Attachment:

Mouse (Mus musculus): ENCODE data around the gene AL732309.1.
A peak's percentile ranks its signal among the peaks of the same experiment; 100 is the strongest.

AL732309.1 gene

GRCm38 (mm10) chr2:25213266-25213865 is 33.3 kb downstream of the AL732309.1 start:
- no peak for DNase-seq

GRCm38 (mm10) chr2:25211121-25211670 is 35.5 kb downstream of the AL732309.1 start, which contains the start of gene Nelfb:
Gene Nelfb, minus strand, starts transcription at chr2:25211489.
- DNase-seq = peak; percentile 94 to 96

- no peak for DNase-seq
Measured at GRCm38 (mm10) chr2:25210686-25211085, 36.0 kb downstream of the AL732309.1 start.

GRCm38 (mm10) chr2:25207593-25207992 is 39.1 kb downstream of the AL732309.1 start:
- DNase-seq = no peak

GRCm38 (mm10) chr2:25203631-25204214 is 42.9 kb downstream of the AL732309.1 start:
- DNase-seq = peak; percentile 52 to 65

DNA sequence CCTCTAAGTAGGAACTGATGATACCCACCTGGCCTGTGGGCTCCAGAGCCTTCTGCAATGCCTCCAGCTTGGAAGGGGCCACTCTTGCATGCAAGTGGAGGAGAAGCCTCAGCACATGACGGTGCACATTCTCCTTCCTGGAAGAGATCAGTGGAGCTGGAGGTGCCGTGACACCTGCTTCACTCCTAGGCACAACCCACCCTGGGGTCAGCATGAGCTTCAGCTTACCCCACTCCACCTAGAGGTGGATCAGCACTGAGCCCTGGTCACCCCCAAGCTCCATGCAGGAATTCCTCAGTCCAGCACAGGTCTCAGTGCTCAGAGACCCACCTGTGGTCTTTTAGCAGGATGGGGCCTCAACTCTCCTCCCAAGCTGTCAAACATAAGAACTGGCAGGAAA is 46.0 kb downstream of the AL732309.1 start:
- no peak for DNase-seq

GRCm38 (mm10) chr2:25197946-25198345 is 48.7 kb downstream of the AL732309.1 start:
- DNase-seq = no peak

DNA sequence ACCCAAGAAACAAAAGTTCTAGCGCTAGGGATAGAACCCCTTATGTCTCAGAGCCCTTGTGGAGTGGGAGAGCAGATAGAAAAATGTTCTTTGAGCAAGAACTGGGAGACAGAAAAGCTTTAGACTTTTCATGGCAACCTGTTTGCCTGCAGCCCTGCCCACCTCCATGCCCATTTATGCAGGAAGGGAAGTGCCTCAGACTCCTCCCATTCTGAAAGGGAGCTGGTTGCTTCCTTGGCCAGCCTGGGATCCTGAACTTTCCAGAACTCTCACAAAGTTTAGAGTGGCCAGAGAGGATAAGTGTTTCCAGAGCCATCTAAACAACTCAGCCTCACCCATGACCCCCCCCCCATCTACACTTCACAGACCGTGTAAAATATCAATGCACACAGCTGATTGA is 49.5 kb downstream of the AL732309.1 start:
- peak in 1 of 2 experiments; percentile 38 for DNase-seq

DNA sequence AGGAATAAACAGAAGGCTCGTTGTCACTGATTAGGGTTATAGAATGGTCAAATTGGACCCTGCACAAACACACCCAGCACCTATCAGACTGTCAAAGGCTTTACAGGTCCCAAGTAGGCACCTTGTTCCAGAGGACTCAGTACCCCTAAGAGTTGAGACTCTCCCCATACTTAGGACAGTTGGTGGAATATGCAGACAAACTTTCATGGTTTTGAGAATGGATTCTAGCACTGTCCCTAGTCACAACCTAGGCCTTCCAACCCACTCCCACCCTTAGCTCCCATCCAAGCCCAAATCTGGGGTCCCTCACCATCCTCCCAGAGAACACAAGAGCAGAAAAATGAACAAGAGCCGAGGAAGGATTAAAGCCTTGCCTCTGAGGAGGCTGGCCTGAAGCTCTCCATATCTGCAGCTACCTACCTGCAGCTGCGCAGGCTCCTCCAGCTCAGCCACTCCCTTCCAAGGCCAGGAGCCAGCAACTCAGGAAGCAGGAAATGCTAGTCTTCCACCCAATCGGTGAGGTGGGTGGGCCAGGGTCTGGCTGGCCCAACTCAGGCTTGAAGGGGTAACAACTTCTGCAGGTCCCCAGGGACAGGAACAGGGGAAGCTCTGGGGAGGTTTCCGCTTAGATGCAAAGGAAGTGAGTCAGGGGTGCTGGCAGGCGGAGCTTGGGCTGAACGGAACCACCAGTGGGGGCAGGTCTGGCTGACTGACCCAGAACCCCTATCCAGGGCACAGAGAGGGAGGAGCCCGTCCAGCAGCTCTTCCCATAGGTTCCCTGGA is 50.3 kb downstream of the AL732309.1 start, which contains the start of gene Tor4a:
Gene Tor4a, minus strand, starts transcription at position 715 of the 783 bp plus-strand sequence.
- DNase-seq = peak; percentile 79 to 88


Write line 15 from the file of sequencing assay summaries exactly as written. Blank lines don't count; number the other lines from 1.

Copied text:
DNA sequence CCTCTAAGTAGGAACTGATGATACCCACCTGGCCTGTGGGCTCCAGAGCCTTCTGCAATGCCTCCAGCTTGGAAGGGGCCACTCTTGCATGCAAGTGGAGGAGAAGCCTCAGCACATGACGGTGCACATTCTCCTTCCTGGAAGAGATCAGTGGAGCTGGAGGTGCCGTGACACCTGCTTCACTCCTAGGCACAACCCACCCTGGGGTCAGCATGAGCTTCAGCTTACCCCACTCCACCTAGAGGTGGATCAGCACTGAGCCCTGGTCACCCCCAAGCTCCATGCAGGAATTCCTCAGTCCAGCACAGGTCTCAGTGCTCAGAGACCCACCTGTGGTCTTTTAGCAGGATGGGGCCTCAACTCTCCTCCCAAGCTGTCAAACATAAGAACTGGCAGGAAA is 46.0 kb downstream of the AL732309.1 start: